A single slice of a pie chart is stored in a two element array where the first elemnt contains the string label and the second element stores the slice data value. A single pie series is made up of one ore more slices, and a pie chart may have one or more series. The typical pie chart is made up of one series, but there are some charts that can allow for multiple pie series.

function drawChart() {
  var slice_1 = ['North America', 150];
  var slice_2 = ['Europe', 50];
  var series = [slice_1, slice_2];
  var data = [series];

  var options = {
    title: 'Sales by Region',
    seriesDefaults: {
      renderer: jQuery.jqplot.PieRenderer
    },
    legend: { show:true, location: 'e' }
  };
  
  $.jqplot('chartDivId', data, options);
}

jqPlot will all compute the percent for each slice based on it’s value, so the slice for North America will be 75%, and Europe will be 25% for the the values 150 and 50, respectively. The pie chart generated from the above code will be simple and undecorated.

jqPlot Pie Chart

jqPlot Pie Chart

We can add additional options, for example, maybe we want to display the percent amount for each slice. To do so, we can update the options object with the showDataLabels property such as the in the following JavaScript code snippet.

var options = {
  title: 'Sales by Region',
  seriesDefaults: {
    renderer: jQuery.jqplot.PieRenderer,
    rendererOptions: {
      showDataLabels: true
    }
  },
  legend: { show:true, location: 'e' }
};

By default, the showDataLabels property shows the percent of the slice. To show the slice data value, rather than the percent, set the dataLabels property to ‘value’ such as the following code.

var options = {
  title: 'Sales by Region',
  seriesDefaults: {
    renderer: jQuery.jqplot.PieRenderer,
    rendererOptions: {
      showDataLabels: true,
      dataLabels: 'value'
    }
  },
  legend: { show:true, location: 'e' }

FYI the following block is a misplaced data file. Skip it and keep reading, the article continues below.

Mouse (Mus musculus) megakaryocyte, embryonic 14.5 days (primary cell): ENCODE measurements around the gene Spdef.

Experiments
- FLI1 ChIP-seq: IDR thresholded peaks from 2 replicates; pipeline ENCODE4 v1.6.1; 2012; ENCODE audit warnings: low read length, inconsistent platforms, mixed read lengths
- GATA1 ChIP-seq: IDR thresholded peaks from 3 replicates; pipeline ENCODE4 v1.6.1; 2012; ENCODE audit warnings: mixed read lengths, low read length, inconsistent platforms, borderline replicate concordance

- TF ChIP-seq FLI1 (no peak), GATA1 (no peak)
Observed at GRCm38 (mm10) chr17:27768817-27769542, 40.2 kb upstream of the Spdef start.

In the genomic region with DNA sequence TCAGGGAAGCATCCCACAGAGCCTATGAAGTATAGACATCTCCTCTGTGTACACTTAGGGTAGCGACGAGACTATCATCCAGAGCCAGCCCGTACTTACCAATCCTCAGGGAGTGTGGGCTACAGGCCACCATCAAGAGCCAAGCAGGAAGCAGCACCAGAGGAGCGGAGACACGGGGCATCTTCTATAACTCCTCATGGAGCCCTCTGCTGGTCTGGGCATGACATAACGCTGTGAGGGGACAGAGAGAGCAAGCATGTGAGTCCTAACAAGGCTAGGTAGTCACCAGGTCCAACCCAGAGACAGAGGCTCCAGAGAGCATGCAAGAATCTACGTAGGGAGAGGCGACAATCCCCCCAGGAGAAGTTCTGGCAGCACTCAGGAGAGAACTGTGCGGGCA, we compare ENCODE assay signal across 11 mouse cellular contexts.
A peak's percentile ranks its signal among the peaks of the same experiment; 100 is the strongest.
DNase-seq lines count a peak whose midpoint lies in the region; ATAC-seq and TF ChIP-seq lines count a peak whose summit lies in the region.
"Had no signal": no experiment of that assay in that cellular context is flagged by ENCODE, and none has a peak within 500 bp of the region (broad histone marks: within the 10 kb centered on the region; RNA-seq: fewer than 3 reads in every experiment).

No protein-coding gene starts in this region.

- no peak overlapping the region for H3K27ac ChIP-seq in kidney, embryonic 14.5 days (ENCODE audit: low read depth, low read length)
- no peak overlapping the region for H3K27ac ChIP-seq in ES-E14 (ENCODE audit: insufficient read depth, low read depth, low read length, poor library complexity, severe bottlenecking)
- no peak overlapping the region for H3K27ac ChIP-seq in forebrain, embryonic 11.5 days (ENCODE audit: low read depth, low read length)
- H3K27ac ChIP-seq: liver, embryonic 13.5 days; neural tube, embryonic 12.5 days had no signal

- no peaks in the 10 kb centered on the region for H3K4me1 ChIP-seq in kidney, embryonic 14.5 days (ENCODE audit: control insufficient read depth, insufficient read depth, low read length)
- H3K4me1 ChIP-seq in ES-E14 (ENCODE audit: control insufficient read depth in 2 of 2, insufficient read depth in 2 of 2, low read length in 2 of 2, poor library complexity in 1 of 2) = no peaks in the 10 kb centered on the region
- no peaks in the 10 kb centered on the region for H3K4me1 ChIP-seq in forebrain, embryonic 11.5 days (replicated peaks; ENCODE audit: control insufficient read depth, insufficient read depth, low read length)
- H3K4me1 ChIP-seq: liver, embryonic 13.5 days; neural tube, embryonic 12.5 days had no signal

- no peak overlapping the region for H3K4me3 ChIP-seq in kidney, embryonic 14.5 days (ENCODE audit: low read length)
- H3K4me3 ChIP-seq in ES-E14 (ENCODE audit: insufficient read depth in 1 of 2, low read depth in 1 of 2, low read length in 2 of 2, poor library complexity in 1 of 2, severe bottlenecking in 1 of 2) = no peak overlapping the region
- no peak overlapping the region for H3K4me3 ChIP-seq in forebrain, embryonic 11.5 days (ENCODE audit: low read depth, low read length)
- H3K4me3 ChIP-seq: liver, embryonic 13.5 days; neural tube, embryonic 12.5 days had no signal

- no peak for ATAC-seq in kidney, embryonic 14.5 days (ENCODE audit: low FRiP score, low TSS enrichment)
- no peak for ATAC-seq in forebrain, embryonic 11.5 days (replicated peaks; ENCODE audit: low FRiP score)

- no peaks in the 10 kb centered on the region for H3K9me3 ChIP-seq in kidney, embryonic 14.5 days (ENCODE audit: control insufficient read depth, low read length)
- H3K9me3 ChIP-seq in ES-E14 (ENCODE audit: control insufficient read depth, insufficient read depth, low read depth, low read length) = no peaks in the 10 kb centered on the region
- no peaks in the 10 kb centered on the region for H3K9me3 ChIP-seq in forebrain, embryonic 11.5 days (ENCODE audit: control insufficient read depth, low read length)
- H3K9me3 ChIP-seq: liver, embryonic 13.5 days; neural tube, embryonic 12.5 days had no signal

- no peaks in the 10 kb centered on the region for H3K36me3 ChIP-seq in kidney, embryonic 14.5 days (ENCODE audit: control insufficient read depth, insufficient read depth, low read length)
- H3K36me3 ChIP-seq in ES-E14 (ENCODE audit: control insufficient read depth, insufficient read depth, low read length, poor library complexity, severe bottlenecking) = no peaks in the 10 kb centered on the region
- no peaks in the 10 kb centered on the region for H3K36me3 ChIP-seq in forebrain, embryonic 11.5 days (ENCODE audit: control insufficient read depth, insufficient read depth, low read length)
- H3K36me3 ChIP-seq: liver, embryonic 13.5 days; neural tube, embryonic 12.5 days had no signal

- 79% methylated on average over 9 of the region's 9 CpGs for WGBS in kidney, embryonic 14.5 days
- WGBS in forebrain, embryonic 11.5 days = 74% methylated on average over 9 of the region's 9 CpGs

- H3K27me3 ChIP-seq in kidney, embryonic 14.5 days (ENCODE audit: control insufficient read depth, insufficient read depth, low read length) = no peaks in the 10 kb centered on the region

};

You can further change how the pie chart is rendered by setting the fill, sliceMargin, and lineWith rendererOptions object properties. The fill property accepts a boolean value, and you can specify the sliceMargin and lineWith with an interger value. You can also specify the angle from which to start with the startAngle property. Putting all this together, you can create a pie chart like the following.

var options = {
  title: 'Sales by Region',
  seriesDefaults: {
    renderer: jQuery.jqplot.PieRenderer,
    rendererOptions: {
      showDataLabels: true,
      dataLabels: 'value',
      fill: false,
      sliceMargin: 5,
      lineWidth: 5,
      startAngle: 45
    }
  },
  legend: { show:true, location: 'e' }
};
jqPlot_Pie_Chart with No Fill

jqPlot_Pie_Chart with No Fill

Donut Chart
Using the same data and same options object, you can render a pie chart as a donut. To display a donut chart you will need to load int the jqPlot donut renderer.

<script src="jqplot/plugins/jqplot.donutRenderer.min.js"></script>

Once you have loaded the donut renderer, just update the render property in the options object.

var options = {
  title: 'Sales by Region',
  seriesDefaults: {
    renderer: jQuery.jqplot.DonutRenderer,
    rendererOptions: {
      showDataLabels: true,
      dataLabels: 'value',
      fill: false,
      sliceMargin: 5,
      startAngle: 45
    }
  },
  legend: { show:true, location: 'e' }
};
jqPlot Donut Chart

jqPlot Donut Chart


Jun 27 2012

Using JavaScript Charting Library jqPlot with Bar Charts

jqPlot is a plugin for the jQuery JavaScript framework used to generate awesome looking charts and graphs. Even though it has a lot of features and supports many chart types it is incredibly easy to use. To create a simple chart you will use will use something like the following template.

$.jqplot(divId, dataArray, optionsObject);

In the above example, divId is the String object containing the name of the div on which to draw the chart. The dataArray variable will hold the data for the chart and the optionsObject will have configuration properties used to display the chart.